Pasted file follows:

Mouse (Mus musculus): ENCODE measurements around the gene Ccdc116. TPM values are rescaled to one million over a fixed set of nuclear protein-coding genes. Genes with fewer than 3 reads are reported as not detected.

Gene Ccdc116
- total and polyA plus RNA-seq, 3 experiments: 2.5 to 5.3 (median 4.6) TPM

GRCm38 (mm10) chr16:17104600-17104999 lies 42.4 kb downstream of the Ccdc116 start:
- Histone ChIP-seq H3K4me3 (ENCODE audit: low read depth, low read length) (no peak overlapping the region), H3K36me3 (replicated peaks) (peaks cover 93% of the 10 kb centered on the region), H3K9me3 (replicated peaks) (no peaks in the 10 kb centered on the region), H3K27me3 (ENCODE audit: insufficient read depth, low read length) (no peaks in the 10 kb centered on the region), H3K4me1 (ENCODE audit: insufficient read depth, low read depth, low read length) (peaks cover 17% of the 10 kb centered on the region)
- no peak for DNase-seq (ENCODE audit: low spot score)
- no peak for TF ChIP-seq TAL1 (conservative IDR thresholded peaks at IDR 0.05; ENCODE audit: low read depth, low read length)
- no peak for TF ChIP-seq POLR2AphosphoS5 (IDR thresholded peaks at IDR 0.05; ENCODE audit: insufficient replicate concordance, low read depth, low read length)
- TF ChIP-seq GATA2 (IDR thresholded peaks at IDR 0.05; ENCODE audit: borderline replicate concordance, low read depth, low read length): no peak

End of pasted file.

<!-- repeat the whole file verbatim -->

Mouse (Mus musculus): ENCODE measurements around the gene Ccdc116. TPM values are rescaled to one million over a fixed set of nuclear protein-coding genes. Genes with fewer than 3 reads are reported as not detected.

Gene Ccdc116
- total and polyA plus RNA-seq, 3 experiments: 2.5 to 5.3 (median 4.6) TPM

GRCm38 (mm10) chr16:17104600-17104999 lies 42.4 kb downstream of the Ccdc116 start:
- Histone ChIP-seq H3K4me3 (ENCODE audit: low read depth, low read length) (no peak overlapping the region), H3K36me3 (replicated peaks) (peaks cover 93% of the 10 kb centered on the region), H3K9me3 (replicated peaks) (no peaks in the 10 kb centered on the region), H3K27me3 (ENCODE audit: insufficient read depth, low read length) (no peaks in the 10 kb centered on the region), H3K4me1 (ENCODE audit: insufficient read depth, low read depth, low read length) (peaks cover 17% of the 10 kb centered on the region)
- no peak for DNase-seq (ENCODE audit: low spot score)
- no peak for TF ChIP-seq TAL1 (conservative IDR thresholded peaks at IDR 0.05; ENCODE audit: low read depth, low read length)
- no peak for TF ChIP-seq POLR2AphosphoS5 (IDR thresholded peaks at IDR 0.05; ENCODE audit: insufficient replicate concordance, low read depth, low read length)
- TF ChIP-seq GATA2 (IDR thresholded peaks at IDR 0.05; ENCODE audit: borderline replicate concordance, low read depth, low read length): no peak